Hezbollah leader Sayyed Hassan Nasrallah (Photo: AP)
The Lebanese Hezbollah group believes it can still count on Iran's support following Tehran's nuclear deal with world powers, leader Sayyed Hassan Nasrallah said on Saturday.
In his first public remarks since the agreement was reached this month in Vienna, Nasrallah said he was sure Tehran would confound critics who say it would end support to Hezbollah.
"We deal with every trust and complete assurance over this," Nasrallah said in ceremony to honour sons and daughters of fallen Hezbollah fighters.
"Iran's relationship with its allies is based on ideological grounds and come before the political interests," Nasrallah said.
U.S. sanctions against three Hezbollah military leaders whom Washington said were involved in operations in Syria would have no impact on the group, Nasrallah said.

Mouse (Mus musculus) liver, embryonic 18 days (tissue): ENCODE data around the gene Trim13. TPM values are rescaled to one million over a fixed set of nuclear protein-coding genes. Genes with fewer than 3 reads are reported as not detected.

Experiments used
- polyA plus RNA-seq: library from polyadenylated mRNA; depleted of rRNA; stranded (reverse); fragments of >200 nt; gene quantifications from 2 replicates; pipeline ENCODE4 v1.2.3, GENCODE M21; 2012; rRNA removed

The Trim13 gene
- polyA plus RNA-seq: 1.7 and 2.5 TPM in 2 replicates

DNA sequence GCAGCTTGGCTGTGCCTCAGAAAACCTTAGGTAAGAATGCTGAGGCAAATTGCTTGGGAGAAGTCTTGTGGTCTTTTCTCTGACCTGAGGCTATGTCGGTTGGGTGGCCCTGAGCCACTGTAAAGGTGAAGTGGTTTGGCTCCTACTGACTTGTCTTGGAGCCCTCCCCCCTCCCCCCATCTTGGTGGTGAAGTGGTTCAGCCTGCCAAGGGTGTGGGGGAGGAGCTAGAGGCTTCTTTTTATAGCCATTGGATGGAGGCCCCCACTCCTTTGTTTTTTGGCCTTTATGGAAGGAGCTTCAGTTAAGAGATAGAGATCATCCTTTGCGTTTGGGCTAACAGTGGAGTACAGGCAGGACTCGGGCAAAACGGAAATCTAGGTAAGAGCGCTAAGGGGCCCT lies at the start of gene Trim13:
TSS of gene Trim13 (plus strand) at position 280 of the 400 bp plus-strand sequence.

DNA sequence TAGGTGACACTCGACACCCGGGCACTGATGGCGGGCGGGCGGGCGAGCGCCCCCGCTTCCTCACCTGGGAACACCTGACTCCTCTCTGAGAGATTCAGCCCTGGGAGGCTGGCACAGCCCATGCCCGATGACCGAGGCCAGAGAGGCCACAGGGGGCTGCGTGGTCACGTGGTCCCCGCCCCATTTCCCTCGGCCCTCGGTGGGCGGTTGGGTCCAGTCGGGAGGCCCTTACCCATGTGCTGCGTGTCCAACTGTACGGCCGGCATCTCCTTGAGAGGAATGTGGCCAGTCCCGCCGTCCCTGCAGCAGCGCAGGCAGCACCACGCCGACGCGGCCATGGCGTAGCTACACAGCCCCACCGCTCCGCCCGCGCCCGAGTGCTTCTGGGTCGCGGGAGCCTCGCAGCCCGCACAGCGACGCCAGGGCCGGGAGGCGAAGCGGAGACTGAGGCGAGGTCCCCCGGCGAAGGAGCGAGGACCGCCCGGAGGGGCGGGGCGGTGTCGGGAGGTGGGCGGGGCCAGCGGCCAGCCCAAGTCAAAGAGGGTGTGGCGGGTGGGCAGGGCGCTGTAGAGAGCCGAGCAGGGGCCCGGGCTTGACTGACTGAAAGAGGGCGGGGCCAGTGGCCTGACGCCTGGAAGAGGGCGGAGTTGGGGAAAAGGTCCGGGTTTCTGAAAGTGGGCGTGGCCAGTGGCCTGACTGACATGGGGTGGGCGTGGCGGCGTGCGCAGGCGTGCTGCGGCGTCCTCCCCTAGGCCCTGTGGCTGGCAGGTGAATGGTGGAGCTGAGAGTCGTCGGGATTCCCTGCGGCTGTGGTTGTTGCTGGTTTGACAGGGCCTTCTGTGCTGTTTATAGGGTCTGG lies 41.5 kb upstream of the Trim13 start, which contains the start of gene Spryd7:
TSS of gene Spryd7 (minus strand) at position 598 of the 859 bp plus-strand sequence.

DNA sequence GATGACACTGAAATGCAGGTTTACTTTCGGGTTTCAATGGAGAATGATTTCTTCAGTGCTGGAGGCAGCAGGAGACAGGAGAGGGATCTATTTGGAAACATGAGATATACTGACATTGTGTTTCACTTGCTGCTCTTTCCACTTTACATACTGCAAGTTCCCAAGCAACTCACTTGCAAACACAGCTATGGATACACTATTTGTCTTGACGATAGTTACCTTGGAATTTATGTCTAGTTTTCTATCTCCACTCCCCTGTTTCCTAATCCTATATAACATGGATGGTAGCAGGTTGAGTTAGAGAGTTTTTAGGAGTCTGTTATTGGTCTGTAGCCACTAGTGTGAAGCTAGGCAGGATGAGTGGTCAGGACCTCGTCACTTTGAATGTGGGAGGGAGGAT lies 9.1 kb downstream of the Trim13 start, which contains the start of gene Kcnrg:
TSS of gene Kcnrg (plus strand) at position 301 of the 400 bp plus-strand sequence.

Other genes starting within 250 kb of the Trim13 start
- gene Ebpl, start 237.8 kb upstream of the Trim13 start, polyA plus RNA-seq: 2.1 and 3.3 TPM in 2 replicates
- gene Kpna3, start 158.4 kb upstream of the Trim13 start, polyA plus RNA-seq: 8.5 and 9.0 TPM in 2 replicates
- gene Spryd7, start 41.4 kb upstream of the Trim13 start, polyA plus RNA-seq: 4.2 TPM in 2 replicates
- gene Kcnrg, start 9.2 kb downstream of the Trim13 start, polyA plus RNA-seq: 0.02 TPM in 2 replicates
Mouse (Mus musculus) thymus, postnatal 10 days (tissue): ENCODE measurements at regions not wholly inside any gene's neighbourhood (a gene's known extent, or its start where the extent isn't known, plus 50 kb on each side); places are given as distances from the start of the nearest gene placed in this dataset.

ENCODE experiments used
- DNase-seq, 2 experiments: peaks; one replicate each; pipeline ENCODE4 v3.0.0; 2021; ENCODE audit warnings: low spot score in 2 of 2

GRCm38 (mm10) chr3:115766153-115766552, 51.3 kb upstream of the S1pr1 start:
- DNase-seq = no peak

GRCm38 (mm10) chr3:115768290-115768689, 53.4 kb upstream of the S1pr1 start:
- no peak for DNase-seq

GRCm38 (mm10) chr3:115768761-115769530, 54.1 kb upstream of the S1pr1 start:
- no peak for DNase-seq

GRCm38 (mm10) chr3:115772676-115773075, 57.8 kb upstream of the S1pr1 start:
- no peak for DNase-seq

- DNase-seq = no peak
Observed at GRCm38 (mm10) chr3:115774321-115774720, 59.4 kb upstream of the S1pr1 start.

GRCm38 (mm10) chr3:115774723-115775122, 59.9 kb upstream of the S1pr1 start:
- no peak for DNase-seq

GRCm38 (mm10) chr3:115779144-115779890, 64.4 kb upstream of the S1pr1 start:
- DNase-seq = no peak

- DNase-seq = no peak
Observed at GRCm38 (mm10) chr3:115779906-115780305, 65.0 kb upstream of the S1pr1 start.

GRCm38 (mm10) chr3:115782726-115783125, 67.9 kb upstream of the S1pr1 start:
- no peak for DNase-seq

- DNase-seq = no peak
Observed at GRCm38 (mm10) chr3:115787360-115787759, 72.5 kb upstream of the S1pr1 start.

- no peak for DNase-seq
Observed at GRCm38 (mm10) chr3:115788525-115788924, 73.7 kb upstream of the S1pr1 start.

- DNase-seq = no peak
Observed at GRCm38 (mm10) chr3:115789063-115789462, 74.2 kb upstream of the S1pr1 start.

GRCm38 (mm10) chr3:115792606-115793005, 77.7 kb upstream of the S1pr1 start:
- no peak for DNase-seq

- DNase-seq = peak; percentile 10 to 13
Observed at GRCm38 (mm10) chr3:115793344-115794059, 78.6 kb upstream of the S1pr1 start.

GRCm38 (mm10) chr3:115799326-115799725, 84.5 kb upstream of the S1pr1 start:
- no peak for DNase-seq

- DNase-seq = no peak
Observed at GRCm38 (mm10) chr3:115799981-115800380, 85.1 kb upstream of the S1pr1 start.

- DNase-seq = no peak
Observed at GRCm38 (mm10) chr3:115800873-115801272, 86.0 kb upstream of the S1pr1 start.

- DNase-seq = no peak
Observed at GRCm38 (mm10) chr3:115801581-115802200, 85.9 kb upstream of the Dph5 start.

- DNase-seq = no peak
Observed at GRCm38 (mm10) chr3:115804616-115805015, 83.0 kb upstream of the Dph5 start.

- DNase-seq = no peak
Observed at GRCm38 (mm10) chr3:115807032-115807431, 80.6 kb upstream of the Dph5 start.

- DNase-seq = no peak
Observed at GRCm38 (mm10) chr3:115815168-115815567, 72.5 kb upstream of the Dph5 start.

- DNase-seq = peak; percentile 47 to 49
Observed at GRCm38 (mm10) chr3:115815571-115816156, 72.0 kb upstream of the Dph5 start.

"We have no investment accounts..these measures will not change things either way," Nasrallah said.
The three leaders - Mustafa Badr Al Din, Ibrahim Aqil, and Fu'ad Shukr - were named for their role in coordinating or participating in the group's support for Assad's government in Syria's civil war, the U.S Treasury said.
It also included a businessman in Lebanon who was sanctioned for procuring weapons for Hezbollah and shipping them to Syria.
The new sanctions following the nuclear deal and Washington's continued designation of Hezbollah as a terrorist group showed that U.S. policies have not changed towards it, he said.
"The United States is the Great Satan before and after the deal," he said.
Nasrallah said the targeting of Lebanese businessmen was meant to undermine Lebanon's economy and said monetary authorities should not cave into U.S. Treasury efforts to blacklist local businessmen.
The Treasury said it had taken action in June against Hezbollah front companies.
U.S. President Barack Obama and Secretary of State John Kerry have said they are troubled by support from Iran for regional proxy groups such as Hezbollah.
Nasrallah said his group was proud of Tehran's financial backing, which allowed it to stand up to Israel and U.S. policies in the region.
"The support we get from Iran is enough," Nasrallah said.
Hezbollah's support has been crucial to Syria's President Bashar al-Assad in the four-year-long Syrian conflict.